:::Shibusashirazu Orchestra:::

Posted: Saturday, 30 July 2011 by jazzlover in Etykiety:

:::A Meditation Mass:::

Posted: by jazzlover in Etykiety:

A rather rare item which combines the best of "pastoral" peaceful meditative music and spacey / psych instrumentation. The two multi-instrumentalists have composed one long tune, divided into two leading themes punctuated by numerous variations. The central theme comes to the light directly at the beginning of the album after a brief introduction of atmospheric / electronic noises: a dreamy, repetitive guitar part is progressively accompanied by acoustic percussions and relaxed flute solos. We go back to these wonderful and lovely harmonies in the last part of the album. Part2 & 3 starts with the same introspect theme. Part 2 first puts the stress on flute enchanting lines then finally progresses into a quick jazzy "trip" dominated by electronic organ parts. The third section is a convincing exploration throw space rock with "trippy" electric guitar passages & possessed flute sequences. In a few words, an inventive, beautiful "immersive" album which can naturally reach the most contemplative of us in a higher state of consciousness. A little masterpiece!
:::Review by philippe:::

Yatha Sidhra - A Meditation Mass (1974)

1. A Meditation Mass Part 1 (17:45)
2. A Meditation Mass Part 2 (3:13)
3. A Meditation Mass Part 3 (12:00)
4. A Meditation Mass Part 4 (7:16)

- Rolf Fichter / Moog synthesizer, Indian flute, vibes, electric piano, electric guitar, vocals
- Klaus Fichter / drums, percussion
- Matthias Nicolai / electric 12-string guitar, bass
- Peter Elbracht / Flute

:::Earthquake Island:::

Posted: Friday, 29 July 2011 by jazzlover in Etykiety: ,

Earthquake Island was Hassell's first project supported by a traditional lineup -- two guitarists, a bassist, and several percussionists. Rhythms from Latin American and the Caribbean appear for the only time (so far) in this world citizen's recordings, and on a couple of tracks there's even a guest vocalist named Clarice Taylor. Earthquake Island is also the artist's least discussed album. Okay, make that undiscussed -- even on websites devoted to Hassell's music, it only gets a sentence or two. In hindsight, this album seemed like a backward step compared to the electronic drones and hand percussion of Vernal Equinox, and was perhaps taken as a thin example of the late-'70s jazz fusion taste for Latin percussion and horn arrangements (cf. Santana; the 1979 debut by Irakere). Certainly the participation of Weather Report vets like bassist Miroslav Vitous and percussionist Dom Um Romeo promised a bit of that band's shine with jazz reviewers and fans. This is too bad, because a nice, unusually direct collection of tunes has gone overlooked. Certainly, the Moog and Arp synthesizers date the music. They provide nice harmonic guidelines without getting slippery, but are a little slick; Vitous' bass and the guitars of Claudio Ferreira and Ricardo Silviera don't use electronic effects, so they don't match Hassell's brass textures. But they all, Um Romeo, Nana Vasconcelos, and Pakistan tabla master Badal Roy, create a bottom far earthier than the experimental percussion textures of Dream Theory in Malaysia or the overworked, undermelodic funk rock of City: Works of Fiction, especially the touches of samba. Where Hassell's trumpet effects and stylings tend to swell up and even loom over his keyboards and rhythm sections on his finest albums, this time the melodies keep him playing closer to the treetops.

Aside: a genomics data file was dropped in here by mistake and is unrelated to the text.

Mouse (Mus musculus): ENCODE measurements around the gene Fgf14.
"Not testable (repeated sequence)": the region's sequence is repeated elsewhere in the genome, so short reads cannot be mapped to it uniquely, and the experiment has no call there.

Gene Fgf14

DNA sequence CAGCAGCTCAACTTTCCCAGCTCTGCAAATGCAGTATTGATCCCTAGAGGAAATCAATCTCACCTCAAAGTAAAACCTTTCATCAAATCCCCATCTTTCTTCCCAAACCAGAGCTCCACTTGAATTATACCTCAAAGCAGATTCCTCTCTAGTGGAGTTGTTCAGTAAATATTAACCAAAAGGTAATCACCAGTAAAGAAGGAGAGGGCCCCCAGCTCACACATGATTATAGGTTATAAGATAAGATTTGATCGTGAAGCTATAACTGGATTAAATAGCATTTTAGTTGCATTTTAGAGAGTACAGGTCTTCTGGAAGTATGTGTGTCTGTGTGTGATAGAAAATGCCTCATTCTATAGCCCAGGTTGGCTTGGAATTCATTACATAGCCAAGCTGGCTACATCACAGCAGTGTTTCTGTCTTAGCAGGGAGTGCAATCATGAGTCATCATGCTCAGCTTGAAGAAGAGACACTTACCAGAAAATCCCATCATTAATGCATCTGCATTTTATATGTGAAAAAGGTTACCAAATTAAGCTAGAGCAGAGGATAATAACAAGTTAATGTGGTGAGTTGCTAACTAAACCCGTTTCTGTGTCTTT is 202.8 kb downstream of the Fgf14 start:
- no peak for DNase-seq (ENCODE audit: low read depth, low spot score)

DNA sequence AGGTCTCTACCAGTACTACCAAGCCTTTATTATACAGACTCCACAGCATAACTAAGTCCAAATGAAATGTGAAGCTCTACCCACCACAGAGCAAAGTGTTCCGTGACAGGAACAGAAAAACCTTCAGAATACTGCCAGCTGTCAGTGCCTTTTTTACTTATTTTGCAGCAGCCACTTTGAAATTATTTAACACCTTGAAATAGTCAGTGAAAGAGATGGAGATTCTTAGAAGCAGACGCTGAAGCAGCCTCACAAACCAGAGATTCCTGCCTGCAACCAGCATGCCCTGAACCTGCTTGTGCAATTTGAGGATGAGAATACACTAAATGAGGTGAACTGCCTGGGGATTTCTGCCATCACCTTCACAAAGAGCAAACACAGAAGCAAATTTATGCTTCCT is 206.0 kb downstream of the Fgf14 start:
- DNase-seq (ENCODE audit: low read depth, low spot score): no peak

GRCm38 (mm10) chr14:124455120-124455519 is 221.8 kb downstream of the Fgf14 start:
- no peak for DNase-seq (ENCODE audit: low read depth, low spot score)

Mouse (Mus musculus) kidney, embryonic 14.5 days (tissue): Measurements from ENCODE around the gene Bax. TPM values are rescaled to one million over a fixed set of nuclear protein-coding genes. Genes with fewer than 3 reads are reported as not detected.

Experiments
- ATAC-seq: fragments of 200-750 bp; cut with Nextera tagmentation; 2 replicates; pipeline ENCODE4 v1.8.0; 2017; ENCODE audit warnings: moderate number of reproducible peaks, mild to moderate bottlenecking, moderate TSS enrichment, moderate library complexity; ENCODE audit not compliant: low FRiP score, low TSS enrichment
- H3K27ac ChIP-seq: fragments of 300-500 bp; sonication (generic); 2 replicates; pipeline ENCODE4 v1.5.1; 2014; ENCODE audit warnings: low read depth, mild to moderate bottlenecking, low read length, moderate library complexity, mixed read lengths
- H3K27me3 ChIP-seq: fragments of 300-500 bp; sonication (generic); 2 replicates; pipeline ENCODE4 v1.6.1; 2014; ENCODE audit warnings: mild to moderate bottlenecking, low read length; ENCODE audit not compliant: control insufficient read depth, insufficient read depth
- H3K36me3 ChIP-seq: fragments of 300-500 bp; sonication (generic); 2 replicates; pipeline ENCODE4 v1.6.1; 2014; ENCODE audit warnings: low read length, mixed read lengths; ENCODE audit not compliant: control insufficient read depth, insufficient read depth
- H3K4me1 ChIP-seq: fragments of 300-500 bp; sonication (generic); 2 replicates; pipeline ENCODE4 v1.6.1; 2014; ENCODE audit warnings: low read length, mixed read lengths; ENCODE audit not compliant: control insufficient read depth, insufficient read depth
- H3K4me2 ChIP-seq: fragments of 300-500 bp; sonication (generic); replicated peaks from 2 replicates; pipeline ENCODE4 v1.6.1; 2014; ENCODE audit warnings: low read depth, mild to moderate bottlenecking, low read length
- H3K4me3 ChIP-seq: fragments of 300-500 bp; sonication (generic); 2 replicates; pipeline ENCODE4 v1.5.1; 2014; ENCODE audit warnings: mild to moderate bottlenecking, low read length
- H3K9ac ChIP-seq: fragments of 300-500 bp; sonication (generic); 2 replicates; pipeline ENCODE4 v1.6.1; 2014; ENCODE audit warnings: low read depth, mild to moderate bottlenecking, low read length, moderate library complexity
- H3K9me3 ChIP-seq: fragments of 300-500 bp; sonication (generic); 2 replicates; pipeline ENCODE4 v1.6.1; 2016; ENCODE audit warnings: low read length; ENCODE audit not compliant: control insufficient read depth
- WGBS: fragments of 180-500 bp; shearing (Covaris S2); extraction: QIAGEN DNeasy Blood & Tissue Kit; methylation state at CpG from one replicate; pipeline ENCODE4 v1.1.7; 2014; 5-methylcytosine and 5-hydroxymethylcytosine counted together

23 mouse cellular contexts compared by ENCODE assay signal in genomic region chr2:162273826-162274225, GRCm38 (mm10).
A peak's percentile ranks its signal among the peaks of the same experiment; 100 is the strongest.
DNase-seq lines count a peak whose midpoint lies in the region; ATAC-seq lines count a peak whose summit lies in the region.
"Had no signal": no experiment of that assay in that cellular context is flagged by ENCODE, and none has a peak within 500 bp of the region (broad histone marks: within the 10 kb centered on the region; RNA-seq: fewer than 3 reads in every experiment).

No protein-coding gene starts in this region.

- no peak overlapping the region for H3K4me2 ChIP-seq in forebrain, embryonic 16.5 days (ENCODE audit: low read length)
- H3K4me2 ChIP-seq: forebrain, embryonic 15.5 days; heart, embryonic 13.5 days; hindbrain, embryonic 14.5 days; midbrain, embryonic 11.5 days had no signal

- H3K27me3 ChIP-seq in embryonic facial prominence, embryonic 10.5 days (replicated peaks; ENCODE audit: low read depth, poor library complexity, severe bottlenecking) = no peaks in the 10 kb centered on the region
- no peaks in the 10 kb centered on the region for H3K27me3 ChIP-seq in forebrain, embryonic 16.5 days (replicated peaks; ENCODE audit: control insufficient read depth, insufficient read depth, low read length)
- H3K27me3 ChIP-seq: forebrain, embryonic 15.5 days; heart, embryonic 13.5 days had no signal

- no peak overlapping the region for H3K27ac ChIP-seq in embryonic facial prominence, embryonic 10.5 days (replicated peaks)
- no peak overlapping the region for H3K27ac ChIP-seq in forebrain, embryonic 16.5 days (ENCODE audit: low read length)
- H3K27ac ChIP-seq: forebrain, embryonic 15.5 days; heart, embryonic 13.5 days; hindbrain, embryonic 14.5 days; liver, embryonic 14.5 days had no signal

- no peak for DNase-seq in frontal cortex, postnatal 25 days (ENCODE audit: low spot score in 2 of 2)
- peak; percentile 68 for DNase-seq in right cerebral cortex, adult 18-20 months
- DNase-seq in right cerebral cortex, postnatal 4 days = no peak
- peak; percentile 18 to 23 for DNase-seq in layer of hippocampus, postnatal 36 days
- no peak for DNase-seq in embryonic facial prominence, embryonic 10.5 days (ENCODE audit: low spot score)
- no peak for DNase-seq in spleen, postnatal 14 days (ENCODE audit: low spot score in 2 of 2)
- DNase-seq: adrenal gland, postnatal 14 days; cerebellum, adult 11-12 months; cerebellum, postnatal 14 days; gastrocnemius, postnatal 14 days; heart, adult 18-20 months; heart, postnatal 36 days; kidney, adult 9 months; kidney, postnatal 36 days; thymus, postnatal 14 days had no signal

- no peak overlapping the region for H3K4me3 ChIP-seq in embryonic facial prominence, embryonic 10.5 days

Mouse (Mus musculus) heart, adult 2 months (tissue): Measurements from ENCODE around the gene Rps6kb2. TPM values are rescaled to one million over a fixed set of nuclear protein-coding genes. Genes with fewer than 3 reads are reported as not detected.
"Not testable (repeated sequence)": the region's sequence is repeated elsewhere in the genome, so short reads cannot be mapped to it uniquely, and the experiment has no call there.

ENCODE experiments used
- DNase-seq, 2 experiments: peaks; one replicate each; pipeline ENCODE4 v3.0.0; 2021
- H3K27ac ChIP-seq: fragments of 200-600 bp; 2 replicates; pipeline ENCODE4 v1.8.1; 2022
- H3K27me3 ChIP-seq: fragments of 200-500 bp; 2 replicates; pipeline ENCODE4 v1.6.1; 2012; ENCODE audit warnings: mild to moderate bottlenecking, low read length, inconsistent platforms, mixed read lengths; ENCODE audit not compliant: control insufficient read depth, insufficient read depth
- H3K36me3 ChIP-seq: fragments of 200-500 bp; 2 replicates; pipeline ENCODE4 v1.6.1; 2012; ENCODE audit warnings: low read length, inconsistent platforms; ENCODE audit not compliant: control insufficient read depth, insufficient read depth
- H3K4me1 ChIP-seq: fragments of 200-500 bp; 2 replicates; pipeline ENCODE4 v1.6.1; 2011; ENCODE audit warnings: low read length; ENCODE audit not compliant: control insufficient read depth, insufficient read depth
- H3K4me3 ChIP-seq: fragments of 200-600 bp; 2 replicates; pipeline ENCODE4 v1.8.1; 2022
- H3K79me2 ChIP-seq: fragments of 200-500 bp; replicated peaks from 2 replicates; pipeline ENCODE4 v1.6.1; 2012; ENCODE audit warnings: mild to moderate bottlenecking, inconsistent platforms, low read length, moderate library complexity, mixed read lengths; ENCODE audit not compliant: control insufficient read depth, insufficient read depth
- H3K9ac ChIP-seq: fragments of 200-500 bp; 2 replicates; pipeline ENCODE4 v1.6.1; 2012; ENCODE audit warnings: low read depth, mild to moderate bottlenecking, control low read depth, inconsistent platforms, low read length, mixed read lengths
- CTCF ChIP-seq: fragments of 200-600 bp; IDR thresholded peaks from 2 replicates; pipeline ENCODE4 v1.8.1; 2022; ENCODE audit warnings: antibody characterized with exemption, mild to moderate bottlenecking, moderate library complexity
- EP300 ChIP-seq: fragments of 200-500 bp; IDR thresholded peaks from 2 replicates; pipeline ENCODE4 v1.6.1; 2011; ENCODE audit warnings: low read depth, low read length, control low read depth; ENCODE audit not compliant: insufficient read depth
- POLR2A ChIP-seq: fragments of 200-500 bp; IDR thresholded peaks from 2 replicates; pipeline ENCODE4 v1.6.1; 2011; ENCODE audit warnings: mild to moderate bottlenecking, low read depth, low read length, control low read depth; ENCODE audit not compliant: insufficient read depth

The fun parts catch Hassell using his horn to make sounds that, in other hands, would drive high school band directors to chain-smoke. Under the string synthesizer of "Tribal Secrets," he creates a two-note riff by inhaling through the trumpet; sucks a kissing tone on "Voodoo Wind," and everywhere he leans close to the microphone for a solo and relaxes his embouchure so air can stream around the mouthpiece. The closer, "Adios Saturn," is a particularly gratifying slice of cheese. Hassell cops from easy listening icon Ray Conniff and plays a snake-like melody in unison with Taylor over modulations taken from the opening track.
:::Review by John Young:::

Jon Hassell - Earthquake Island (1978)

01. Voodoo Wind [09:29]
02. Cobra Moon [04:49]
03. Sundown Dance [04:43]
04. Earthquake Island I, II, III [10:07]
05. Tribal Secret [03:44]